A global assessment of precipitation chemistry and deposition of sulfur, nitrogen, sea salt, base cations, organic acids, acidity and pH, and phosphorus

Publicado en Atmospheric Environment, v. 93:3-100

Vet, R., Artz, R.S., Carou, S., Shaw, M., Ro, C., Aas, W., Baker, A., Bowersox, V.C., Dentener, F.J., Galy-Lacaux, C., Hou, A., Pienaar, J.J., Gillett, R., Forti, M.C., Gromov, S., Hara, H., Khodzher, T., Mahowald, N.M., Nickovic, S., Rao, P.S.P. and Reid, N.W.

Año de publicación 2014
DOI https://doi.org/10.1016/j.atmosenv.2013.10.060
  • Atmospheric Science and Technology Directorate, Environment Canada, Toronto, Ontario, Canada
  • Air Resources Laboratory, National Oceanic and Atmospheric Administration (NOAA), College Park, MD, USA
  • Norwegian Institute for Air Research (NILU), Kjeller, Norway
  • School of Environmental Sciences, University of East Anglia, Norwich, UK
  • QA/SAC Americas, World Meteorological Organization Global Atmosphere Watch, Champaign, IL, US
  • European Commission, Joint Research Centre, Institute for Environment and Sustainability, Ispra, Italy
  • Laboratoire d'Aérologie, Observatoire Midi Pyrénées, Toulouse, France
  • Faculty of Natural Sciences, North-West University, Potchefstroom, South Africa
  • CSIRO Marine and Atmospheric Research, Aspendale, Victoria, Australia
  • Instituto Nacional de Pesquisas Espaciais, Ministério da Ciência, Tecnologia e Inovação, São José dos Campos, São Paulo, Brazil
  • Institute of Global Climate and Ecology, Roshydromet and RAS, Moscow, Russian Federation
  • Department of Agriculture, Tokyo University of Agriculture and Technology, Tokyo, Japan
  • Limnological Institute, Siberian Branch of the Russian Academy of Sciences, Irkutsk, Russian Federation
  • Earth and Atmospheric Sciences, Cornell University, Ithaca, NY, USA
  • Atmospheric Research and Environment Branch (AREB), World Meteorological Organization, Geneva, Switzerland
  • Indian Institute of Tropical Meteorology, Pune, India
  • Retired from Ontario Ministry of the Environment, Toronto, Ontario, Canada




Proyecto CRN3005


•Assessed the global distribution of precipitation composition and deposition of major ions.

•Produced a global data set of quality assured wet deposition monitoring data for 2000–2002 and 2005–2007.

•Generated global wet deposition maps of major ions combining measurement and modeling results.

•Established that sulfur and nitrogen wet deposition is highest in parts of Asia, Europe and eastern North America.

•Determined that major gaps in wet and dry deposition monitoring exist globally.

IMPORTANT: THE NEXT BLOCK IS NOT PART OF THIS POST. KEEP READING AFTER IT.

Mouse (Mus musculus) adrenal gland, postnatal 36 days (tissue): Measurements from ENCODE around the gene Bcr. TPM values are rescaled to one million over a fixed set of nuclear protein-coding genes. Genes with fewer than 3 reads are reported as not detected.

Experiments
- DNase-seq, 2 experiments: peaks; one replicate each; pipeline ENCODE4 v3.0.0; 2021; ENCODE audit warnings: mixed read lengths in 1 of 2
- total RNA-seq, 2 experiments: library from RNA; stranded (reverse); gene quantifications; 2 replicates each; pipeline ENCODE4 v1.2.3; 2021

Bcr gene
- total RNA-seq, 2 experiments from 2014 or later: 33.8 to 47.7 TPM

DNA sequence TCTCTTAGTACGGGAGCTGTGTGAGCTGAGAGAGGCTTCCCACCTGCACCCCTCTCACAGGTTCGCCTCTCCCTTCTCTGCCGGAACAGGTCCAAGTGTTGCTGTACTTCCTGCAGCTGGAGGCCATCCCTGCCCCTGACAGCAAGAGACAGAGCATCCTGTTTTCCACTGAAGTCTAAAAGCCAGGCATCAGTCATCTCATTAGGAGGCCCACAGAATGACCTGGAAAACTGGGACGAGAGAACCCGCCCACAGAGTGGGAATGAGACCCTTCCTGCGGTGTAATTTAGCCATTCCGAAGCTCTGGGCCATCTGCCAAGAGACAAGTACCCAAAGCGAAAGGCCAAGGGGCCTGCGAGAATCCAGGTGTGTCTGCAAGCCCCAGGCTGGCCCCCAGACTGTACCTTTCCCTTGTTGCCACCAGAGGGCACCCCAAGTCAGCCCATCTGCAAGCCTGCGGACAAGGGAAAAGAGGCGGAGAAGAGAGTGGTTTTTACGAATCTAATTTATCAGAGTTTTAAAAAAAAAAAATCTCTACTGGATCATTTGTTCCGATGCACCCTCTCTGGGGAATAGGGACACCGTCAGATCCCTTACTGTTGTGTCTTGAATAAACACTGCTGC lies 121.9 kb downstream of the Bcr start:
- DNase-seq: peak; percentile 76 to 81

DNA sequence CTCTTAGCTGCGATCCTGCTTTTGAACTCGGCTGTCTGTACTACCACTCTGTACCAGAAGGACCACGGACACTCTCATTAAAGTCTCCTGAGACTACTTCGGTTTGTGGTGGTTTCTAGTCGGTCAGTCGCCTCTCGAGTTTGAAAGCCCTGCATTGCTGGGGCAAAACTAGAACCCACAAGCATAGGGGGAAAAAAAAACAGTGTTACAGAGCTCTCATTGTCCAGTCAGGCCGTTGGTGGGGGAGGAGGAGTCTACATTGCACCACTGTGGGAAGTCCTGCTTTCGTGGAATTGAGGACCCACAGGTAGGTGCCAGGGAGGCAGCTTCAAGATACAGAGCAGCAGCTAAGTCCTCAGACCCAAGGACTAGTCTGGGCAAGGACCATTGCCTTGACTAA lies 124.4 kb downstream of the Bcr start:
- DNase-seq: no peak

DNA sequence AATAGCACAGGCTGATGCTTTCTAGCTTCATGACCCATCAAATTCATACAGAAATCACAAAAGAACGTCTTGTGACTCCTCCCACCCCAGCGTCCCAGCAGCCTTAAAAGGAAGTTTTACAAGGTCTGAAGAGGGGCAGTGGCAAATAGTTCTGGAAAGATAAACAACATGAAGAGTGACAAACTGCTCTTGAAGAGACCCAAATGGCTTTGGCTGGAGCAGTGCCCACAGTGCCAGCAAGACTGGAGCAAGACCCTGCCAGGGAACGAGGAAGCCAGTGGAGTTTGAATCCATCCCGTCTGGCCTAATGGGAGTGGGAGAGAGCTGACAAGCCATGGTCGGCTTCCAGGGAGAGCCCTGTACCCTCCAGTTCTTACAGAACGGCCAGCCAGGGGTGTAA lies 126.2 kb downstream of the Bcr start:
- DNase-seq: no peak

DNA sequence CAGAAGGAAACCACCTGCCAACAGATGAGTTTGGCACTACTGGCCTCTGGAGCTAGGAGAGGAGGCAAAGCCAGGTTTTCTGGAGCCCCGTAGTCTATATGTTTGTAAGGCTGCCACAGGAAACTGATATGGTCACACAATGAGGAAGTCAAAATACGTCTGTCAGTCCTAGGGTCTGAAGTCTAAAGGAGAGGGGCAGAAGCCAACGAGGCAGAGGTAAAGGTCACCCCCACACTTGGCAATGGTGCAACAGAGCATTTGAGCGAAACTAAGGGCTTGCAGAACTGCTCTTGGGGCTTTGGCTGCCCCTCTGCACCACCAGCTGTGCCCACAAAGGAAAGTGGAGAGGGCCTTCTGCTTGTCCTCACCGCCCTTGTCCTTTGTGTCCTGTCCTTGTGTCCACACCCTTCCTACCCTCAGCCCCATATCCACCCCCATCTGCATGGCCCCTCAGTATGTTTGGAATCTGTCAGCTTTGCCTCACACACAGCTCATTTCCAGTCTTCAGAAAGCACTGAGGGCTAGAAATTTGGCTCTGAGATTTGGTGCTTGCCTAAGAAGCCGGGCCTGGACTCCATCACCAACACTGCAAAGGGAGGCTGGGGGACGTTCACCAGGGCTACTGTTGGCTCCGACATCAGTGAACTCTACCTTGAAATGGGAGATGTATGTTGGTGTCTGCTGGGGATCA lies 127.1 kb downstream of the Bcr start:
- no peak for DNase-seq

A global assessment of precipitation chemistry and deposition has been carried out under the direction of the World Meteorological Organization (WMO) Global Atmosphere Watch (GAW) Scientific Advisory Group for Precipitation Chemistry (SAG-PC). The assessment addressed three questions: (1) what do measurements and model estimates of precipitation chemistry and wet, dry and total deposition of sulfur, nitrogen, sea salt, base cations, organic acids, acidity, and phosphorus show globally and regionally? (2) has the wet deposition of major ions changed since 2000 (and, where information and data are available, since 1990) and (3) what are the major gaps and uncertainties in our knowledge? To that end, regionally-representative measurements for two 3-year-averaging periods, 2000&ndash2002 and 2005&ndash2007, were compiled worldwide. Data from the 2000&ndash2002 averaging period were combined with 2001 ensemble-mean modeling results from 21 global chemical transport models produced in Phase 1 of the Coordinated Model Studies Activities of the Task Force on Hemispheric Transport of Air Pollution (TF HTAP). The measurement data and modeling results were used to generate global and regional maps of major ion concentrations in precipitation and deposition. A major product of the assessment is a database of quality assured ion concentration and wet deposition data gathered from regional and national monitoring networks. The database is available for download from the World Data Centre for Precipitation Chemistry (http://wdcpc.org/). The assessment concludes that global concentrations and deposition of sulfur and nitrogen are reasonably well characterized with levels generally highest near emission sources and more than an order of magnitude lower in areas largely free of anthropogenic influences. In many parts of the world, wet deposition of reduced nitrogen exceeds that of oxidized nitrogen and is increasing. Sulfur and nitrogen concentrations and deposition in North America and Europe have declined significantly in line with emission reduction policies. Major regions of the world, including South America, the more remote areas of North America, much of Asia, Africa, Oceania, polar regions, and all of the oceans, are inadequately sampled for all of the major ions in wet and dry deposition, and particularly so for phosphorus, organic forms of nitrogen, and weak acids including carbonates and organic acids. Measurement-based inferential estimates of dry deposition are limited to sulfur and some nitrogen in only a few regions of the world and methods are highly uncertain. The assessment concludes with recommendations to address major gaps and uncertainties in global ion concentration and deposition measurements.